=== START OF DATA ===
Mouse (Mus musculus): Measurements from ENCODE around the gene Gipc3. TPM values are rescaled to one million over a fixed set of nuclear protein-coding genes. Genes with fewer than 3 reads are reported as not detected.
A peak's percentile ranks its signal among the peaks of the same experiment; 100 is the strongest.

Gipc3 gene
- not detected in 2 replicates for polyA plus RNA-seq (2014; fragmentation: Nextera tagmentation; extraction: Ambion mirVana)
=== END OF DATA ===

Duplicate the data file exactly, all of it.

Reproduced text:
Mouse (Mus musculus): Measurements from ENCODE around the gene Gipc3. TPM values are rescaled to one million over a fixed set of nuclear protein-coding genes. Genes with fewer than 3 reads are reported as not detected.
A peak's percentile ranks its signal among the peaks of the same experiment; 100 is the strongest.

Gipc3 gene
- not detected in 2 replicates for polyA plus RNA-seq (2014; fragmentation: Nextera tagmentation; extraction: Ambion mirVana)